I was a child of the 60’s and blossomed in the 70’s, “the Peace Movement decade”, which was anything but peaceful. The lingering Vietnam war, campus riots, the Jim Jones mass suicide/murder case and many other social injustices brewed anger. Peace signs were everywhere from wall graffiti to embroidered on our bell bottoms, purses, and book covers.
The Beatles came on the scene and turned pop rock culture on its head, not only because of their pleasing abandonment to energetic musical expression, but also because they used their platform for political and social expression in a period when everyone wanted new and public venues of expression.
The church embraced the peace movement in so far as connecting with the culture and we sang songs such as the one below. Youth groups became the poster child of the traditional church, meeting in coffee houses and other such non traditional settings.
Often the most vociferous protestors for peace seemed to emanate the least amount of it. But in spite of a decade or more of clamoring for political and public peace, it remained illusive on many levels. That’s not really surprising because true peace is not about our circumstances or world affairs that effect us. Circumstances may rock our world, but they can’t steal our inner peace once we have time to reflect on God’s perspective.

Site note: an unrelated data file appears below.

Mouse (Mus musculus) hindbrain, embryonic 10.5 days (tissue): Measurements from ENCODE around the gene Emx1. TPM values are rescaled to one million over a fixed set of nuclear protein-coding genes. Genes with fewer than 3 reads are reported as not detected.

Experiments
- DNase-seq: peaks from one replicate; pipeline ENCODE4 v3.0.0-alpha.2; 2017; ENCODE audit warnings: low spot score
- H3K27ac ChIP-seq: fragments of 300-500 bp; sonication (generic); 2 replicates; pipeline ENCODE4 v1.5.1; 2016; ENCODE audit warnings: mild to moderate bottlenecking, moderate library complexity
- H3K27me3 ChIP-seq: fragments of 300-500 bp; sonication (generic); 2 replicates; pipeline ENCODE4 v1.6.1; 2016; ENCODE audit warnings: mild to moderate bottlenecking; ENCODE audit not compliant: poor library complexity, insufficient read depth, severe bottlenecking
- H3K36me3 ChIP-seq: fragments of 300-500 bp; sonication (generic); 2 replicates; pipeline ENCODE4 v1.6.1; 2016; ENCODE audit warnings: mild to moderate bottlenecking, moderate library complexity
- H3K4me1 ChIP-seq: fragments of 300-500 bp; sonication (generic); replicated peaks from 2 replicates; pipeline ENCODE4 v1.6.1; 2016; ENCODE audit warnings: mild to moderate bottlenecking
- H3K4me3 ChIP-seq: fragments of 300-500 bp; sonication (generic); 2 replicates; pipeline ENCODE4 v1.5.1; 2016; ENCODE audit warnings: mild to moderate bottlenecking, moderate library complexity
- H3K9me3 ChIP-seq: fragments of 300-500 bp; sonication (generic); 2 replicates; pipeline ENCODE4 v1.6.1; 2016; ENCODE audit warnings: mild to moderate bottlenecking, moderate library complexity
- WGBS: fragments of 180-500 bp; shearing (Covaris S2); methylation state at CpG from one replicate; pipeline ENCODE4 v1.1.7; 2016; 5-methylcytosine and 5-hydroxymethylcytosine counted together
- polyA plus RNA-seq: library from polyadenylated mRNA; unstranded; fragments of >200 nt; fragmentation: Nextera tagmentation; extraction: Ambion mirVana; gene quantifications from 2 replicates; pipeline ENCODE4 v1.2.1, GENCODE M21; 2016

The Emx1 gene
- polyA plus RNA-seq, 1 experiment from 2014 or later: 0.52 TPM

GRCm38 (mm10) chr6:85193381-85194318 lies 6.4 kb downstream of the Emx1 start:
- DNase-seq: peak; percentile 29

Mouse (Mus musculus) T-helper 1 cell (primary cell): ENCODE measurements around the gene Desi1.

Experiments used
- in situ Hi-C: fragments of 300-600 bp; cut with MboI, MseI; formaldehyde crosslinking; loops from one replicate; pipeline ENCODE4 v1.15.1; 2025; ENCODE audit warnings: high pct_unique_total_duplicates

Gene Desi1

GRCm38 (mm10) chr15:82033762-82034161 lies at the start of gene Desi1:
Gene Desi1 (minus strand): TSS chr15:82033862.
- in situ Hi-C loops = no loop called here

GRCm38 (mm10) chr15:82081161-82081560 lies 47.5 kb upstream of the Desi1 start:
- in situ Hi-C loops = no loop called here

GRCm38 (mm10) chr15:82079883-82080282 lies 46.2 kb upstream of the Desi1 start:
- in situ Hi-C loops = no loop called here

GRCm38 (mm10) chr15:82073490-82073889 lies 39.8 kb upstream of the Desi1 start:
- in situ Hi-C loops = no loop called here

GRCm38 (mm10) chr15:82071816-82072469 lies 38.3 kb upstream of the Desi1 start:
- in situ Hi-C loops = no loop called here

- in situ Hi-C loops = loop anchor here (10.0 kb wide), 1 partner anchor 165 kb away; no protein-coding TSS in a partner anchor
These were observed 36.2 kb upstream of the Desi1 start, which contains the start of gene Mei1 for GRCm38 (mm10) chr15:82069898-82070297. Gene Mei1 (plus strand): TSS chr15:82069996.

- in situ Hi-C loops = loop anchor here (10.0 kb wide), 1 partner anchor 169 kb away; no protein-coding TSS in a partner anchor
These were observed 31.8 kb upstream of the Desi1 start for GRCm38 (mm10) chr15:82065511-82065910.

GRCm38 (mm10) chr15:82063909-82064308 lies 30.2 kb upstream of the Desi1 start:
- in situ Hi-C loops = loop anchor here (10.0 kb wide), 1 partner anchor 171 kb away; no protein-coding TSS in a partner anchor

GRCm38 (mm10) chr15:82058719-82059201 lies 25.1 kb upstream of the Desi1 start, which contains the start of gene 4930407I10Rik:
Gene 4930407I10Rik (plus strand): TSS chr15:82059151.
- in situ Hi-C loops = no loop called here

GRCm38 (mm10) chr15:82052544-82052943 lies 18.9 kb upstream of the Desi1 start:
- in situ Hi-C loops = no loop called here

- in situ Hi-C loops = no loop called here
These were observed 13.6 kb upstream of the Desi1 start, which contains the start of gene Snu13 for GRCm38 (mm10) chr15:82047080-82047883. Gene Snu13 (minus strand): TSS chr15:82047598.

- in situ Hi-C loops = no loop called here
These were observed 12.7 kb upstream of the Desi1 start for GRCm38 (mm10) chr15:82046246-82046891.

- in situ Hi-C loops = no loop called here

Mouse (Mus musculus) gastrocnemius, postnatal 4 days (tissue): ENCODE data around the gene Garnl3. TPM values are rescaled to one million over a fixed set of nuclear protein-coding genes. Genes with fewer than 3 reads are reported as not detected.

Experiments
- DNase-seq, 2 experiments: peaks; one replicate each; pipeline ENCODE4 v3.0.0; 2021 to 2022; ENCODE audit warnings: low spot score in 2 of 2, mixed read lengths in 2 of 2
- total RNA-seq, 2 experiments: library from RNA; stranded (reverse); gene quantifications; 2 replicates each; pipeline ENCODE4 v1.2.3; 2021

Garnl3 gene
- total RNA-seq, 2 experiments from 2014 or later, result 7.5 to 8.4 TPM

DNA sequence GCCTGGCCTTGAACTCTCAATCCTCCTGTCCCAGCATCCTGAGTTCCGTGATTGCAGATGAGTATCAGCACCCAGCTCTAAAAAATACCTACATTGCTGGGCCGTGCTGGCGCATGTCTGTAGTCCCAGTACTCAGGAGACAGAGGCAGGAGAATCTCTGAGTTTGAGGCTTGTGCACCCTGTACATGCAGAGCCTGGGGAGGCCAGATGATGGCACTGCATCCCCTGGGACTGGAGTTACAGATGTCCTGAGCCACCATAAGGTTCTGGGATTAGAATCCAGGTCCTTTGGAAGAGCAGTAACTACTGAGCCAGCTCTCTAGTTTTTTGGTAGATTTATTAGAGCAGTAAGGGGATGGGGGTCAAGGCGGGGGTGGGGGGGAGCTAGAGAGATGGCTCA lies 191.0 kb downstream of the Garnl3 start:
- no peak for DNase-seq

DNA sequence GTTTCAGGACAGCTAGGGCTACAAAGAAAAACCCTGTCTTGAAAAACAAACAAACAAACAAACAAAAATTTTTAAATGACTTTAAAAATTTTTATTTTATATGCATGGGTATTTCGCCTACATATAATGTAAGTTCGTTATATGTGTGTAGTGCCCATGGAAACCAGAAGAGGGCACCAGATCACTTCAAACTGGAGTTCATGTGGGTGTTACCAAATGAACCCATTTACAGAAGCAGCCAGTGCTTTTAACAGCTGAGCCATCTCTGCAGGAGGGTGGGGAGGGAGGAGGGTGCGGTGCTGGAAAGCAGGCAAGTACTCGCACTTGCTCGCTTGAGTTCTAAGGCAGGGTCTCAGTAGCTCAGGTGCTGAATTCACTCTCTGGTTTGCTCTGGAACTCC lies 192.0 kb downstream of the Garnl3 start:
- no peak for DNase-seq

Oswald Chambers said in his August 26 “My Utmost for His Highest” devotional, ‘Are you painfully disturbed just now, distracted by the waves and billows of God’s providential permission…is all barren? Then look up and receive the undisturbedness of the Lord Jesus. Reflected peace is the proof that you are right with God because you are at liberty to turn your mind to Him. If you are not right with God, you can never turn your mind anywhere but on yourself….Lay it all out before Him, and in the face of difficulty, bereavement and sorrow, hear Him…’ John 14:27, “Peace I leave with you. My peace I give to you. I do not give to you as the world gives. Your heart must not be troubled or fearful.”